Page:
The issue is not to design a mere object for a client, but to invent a concept which is like its metaphor, which mirrors its identity. We explored a new form through a variety of materials, textile and wood, and then we came up with the idea to make a chair inspired by bicycle seats. This concept reflected the Wilkhahn’s image – it’s something dynamic, easy, appealing and human.

High pressure injection is used for molding one sheet of metal. Photo source: S. Diez.

After the presentation of this concept at Wilkhahn, I began to research, looking for a production process that would enable the development of this chair and we decided to make it with high-pressure injection for molding one sheet of metal, as it is done in automobile industry. The hardest thing is to find the right concept, but when you find it, all further steps are easier. It is very important that the client is innovation-oriented, to understand the evolution of the production process.

Chair Chassis (Wilkhahn). Photo: Wilkhahn.

Innovating Tradition – Thonet


Soon after Wilkhahn, another major challenge came for you. Thonet invitied you to design new chair models. How was it for you to carry such a rich heritage on your shoulders?

Stefan Diez

I have to admit that Wilkhahn and Thonet were quite a challenge, because both companies are very famous with the long tradition. To carry that „burden“ of heritage, especially working for Thonet – which manufactured chairs for 190 years, was a privilege, but also a great responsability. However, having worked on the Chassis chair, I already had considerable experience.

The main feature of the Thonet products is not so much the design itself, but the fact that it invented a method of furniture production, a procedure of bending solid wood, invented by Michael Thonet in the mid of 19th century. In the 20 century they developed it further by introducing furniture made of bended metal. It was clear that it was essential to their production and it was my task to find a modern version of that production, which would be applied to all their products. This way the first in a series of chairs for Thonet – bar chair Thonet 404 was produced, with a seat shaped as a horse saddle, whiles in a chair 214, one leg below is tied in a knot.

Chair Thonet 404 & 404h. Design and photo source: Stefan Diez.

A Designer And A Businessman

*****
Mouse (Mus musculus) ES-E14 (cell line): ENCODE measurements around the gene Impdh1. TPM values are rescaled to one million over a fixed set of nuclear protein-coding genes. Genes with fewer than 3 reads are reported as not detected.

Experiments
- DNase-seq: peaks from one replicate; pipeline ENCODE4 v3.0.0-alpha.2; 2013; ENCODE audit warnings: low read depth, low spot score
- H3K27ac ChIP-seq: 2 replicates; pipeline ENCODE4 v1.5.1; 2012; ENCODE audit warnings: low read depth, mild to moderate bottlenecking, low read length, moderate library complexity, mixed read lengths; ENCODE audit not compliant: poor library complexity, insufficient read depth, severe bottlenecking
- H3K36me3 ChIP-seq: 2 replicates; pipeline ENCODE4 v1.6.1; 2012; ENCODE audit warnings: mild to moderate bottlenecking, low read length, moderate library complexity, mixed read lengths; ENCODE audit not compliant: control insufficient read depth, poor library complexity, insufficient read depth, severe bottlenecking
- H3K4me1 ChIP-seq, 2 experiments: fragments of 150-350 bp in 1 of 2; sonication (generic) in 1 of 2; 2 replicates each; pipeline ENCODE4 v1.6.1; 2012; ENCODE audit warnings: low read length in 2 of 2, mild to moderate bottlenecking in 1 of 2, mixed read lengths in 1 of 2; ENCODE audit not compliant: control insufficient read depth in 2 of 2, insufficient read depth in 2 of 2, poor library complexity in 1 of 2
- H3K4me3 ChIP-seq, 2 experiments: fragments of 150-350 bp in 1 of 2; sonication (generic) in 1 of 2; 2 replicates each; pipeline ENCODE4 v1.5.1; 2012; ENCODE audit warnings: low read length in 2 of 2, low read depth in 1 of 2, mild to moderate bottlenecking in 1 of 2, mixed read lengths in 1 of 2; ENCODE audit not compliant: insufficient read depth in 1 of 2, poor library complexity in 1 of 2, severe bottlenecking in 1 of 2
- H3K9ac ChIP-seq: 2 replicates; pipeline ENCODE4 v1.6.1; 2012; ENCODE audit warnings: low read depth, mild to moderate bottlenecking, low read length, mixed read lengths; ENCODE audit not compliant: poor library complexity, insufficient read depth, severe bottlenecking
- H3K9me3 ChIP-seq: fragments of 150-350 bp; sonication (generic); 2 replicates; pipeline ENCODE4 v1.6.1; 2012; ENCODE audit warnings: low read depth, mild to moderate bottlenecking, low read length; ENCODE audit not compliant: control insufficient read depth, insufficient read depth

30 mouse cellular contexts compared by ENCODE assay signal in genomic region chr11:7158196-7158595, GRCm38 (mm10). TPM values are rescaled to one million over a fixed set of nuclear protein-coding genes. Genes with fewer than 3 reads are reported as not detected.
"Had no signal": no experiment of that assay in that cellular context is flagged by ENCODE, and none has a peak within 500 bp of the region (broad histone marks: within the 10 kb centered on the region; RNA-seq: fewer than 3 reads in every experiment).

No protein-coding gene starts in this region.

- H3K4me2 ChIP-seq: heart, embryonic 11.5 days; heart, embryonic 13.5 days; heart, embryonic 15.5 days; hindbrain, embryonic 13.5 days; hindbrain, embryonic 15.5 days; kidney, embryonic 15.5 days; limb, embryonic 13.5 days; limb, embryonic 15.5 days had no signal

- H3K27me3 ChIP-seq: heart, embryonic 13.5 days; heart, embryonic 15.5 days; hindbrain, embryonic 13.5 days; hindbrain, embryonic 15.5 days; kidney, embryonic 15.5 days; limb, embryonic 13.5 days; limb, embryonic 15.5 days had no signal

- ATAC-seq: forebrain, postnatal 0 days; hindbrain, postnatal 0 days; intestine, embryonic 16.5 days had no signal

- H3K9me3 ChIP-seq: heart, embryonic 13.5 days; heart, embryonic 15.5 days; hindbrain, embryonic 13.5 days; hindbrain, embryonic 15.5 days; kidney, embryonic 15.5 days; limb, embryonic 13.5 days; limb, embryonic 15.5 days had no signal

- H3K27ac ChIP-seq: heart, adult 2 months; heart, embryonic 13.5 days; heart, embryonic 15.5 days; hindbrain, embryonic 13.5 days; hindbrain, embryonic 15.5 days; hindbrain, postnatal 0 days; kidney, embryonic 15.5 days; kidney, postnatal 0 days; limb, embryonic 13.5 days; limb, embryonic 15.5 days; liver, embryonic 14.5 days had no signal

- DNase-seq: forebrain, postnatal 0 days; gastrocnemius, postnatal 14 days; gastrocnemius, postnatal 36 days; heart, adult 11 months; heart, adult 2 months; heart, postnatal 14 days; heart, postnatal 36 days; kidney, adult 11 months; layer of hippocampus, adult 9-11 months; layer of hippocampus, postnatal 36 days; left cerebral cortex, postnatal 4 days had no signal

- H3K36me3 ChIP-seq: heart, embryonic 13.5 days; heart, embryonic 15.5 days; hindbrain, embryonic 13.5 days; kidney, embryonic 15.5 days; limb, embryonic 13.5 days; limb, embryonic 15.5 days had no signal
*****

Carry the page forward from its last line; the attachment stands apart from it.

What do you teach your students at the Design School in Karlsruhe?

Stefan Diez

We are working on actual projects, sometimes we collaborate with the industry, and sometimes we do independent projects. I want my students to find their own path, not to do things my way. It is the principle I learned from my parents who never explained everything to me, never commented on my life. They would rather let me explore and discover things for my self. I show the perspective to my students the same way, bearing in mind that it is very difficult to motivate people without dominating them.

BENT family of products are made from perforated sheet metal and produced by the Italian manufacturer Moroso. Photo source: S. Diez.


What would be your advice to young designers?

Stefan Diez

Stubbornness and great perserverance is important for young designers. They must find a way to articulate what they think and what they can do. The first projects are the most difficult and they must be the most ambitious. Experience brings the necessary serious approach, balance and patience.

The hardest thing for young designers is to find a manufacturer who would produce their designs, materialize their ideas of which there are thousands. Their prototypes are mostly funded by their parents, and if you don’t want your design to remain just a hobby – you must be persistent in order to cross that line and bring your design into production, that is – to the market.

It is only through experience of collaborating with companies and going through production, that one becomes a designer. It is not enough to be educated as designer – you must also be a businessman so that you can position yourself better, choose and make business agreements, understand clients and present your work properly.

Tatjana Bartakovic

Tatjana Bartakovic

Editor in Chief of Design Agenda. Works as Design curator and writer but mostly living from the work in public relations, branding and content marketing.